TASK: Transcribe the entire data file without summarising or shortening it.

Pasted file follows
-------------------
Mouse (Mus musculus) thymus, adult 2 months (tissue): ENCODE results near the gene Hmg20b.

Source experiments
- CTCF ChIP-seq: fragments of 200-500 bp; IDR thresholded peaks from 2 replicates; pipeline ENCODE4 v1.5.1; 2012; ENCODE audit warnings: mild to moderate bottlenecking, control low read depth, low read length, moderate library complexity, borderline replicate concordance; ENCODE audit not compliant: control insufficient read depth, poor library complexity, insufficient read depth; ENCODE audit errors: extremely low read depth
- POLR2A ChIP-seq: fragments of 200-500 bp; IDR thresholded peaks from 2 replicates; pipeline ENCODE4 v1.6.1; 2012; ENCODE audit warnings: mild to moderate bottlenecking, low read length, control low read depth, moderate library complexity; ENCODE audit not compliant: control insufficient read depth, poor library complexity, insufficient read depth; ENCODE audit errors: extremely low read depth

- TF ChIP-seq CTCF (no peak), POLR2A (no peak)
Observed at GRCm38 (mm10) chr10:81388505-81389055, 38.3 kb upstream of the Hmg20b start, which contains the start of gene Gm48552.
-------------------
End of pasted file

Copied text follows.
Mouse (Mus musculus) thymus, adult 2 months (tissue): ENCODE results near the gene Hmg20b.

Source experiments
- CTCF ChIP-seq: fragments of 200-500 bp; IDR thresholded peaks from 2 replicates; pipeline ENCODE4 v1.5.1; 2012; ENCODE audit warnings: mild to moderate bottlenecking, control low read depth, low read length, moderate library complexity, borderline replicate concordance; ENCODE audit not compliant: control insufficient read depth, poor library complexity, insufficient read depth; ENCODE audit errors: extremely low read depth
- POLR2A ChIP-seq: fragments of 200-500 bp; IDR thresholded peaks from 2 replicates; pipeline ENCODE4 v1.6.1; 2012; ENCODE audit warnings: mild to moderate bottlenecking, low read length, control low read depth, moderate library complexity; ENCODE audit not compliant: control insufficient read depth, poor library complexity, insufficient read depth; ENCODE audit errors: extremely low read depth

- TF ChIP-seq CTCF (no peak), POLR2A (no peak)
Observed at GRCm38 (mm10) chr10:81388505-81389055, 38.3 kb upstream of the Hmg20b start, which contains the start of gene Gm48552.